The phenomenon suggests an ominous, looming echo of the recent real estate collapse. As debt collectors seek at least partial repayment of millions of dollars in unpaid home loans, some say renewed financial stresses on tens of thousands of consumers could dampen economic recovery.

“I think there will be a lot of unhappy people when it hits,” said CoBen. “We saw this in the ’90s. This is not really new. Just when you think you’re back on your feet, you’re making money and the economy’s good, they hit you with this.”

Alayon said most people are so stressed out and exhausted by trying to save their homes now that they are unaware they could face another hit later. And many who are losing homes don’t get the advice necessary to prevent future fallout, say loan counselors at nonprofit organizations.

“You’ve got tens of thousands of people in California who have this hanging over their heads who don’t even know it,” said Scott Thompson, principal at for-profit Mortgage Resolution Services in California. He fears a new wave of bankruptcies might affect people just starting to recover from losing their homes.

“So many of these are people with 750 or 800 credit scores who made a bad decision,” said Thompson. “Or they’re people who suffered income cuts. These are people, in terms of the economy, whom we need to participate.” But an entire industry is gearing up to buy their debt at deep discounts and collect what it can, Alayon said.

“It’s a big business, and investors are coming out of the woodwork. It’s a very lucrative business,” she said. Real estate insiders and financial players know it as “scratch and dent.” One of the biggest players in the business, Texas-based Real Time Resolutions, did not respond to an inquiry on the subject from McClatchy Newspapers. Neither did Bank of America, which holds many defaulted loans made by its Countrywide affiliate during the real estate boom.

Banks made many “second-lien” loans, including those used to finance 20 percent down payments during the housing boom. A separate category of “seconds” includes home-equity loans and home-equity lines of credit. Nationally, about 3.4 percent of those loans are currently delinquent, according to Foresight.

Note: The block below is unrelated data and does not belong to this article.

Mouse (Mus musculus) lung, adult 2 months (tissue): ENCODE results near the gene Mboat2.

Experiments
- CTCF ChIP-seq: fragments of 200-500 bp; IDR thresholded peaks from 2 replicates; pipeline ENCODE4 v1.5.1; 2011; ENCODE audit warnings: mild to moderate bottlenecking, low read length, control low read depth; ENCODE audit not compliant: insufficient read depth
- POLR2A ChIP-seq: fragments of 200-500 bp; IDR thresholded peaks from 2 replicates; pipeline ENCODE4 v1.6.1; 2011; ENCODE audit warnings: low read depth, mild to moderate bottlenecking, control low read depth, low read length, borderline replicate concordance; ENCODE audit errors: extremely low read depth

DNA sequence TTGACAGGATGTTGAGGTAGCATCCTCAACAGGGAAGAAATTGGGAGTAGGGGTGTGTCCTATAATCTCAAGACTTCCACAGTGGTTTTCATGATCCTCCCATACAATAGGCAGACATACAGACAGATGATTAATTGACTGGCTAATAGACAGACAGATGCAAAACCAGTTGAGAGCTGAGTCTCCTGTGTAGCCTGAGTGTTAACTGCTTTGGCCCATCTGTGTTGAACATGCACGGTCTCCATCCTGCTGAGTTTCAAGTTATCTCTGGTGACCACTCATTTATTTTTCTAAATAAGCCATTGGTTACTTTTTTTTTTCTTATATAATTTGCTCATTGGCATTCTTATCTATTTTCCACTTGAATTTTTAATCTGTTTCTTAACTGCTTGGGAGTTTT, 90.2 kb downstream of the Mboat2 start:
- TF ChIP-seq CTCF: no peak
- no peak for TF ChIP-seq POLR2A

Owners are generally, but not always, on the hook for the second loans left over from a foreclosure or short sale. Most investor mortgages, too, leave the borrower liable for potential unpaid debt.

In many short sales, experienced real estate agents or attorneys can negotiate away debt obligations for the second-lien loan. But many inexperienced borrowers don’t know that, and they sign final-hour agreements giving lenders the right to pursue them later.

“Seek advice,” counseled Doug Robinson, spokesman for national nonprofit mortgage counselor NeighborWorks America. He said nonprofit counselors can help.

“Often when you work with a real estate agent, they’re not really equipped to handle the repercussions. They’re set up to make the sale,” he said.

A new Obama administration short-sale program aims to prevent banks that hold second-lien loans from pursuing collections from homeowners after the short sale. It goes into effect April 5 and works this way: Sellers will receive notice that their servicer has steered part of the sales proceeds to secondary lien holders “in exchange for release and full satisfaction of their liens.” But this release would apply only to short sales done for people through the Home Affordable Foreclosure Alternatives program.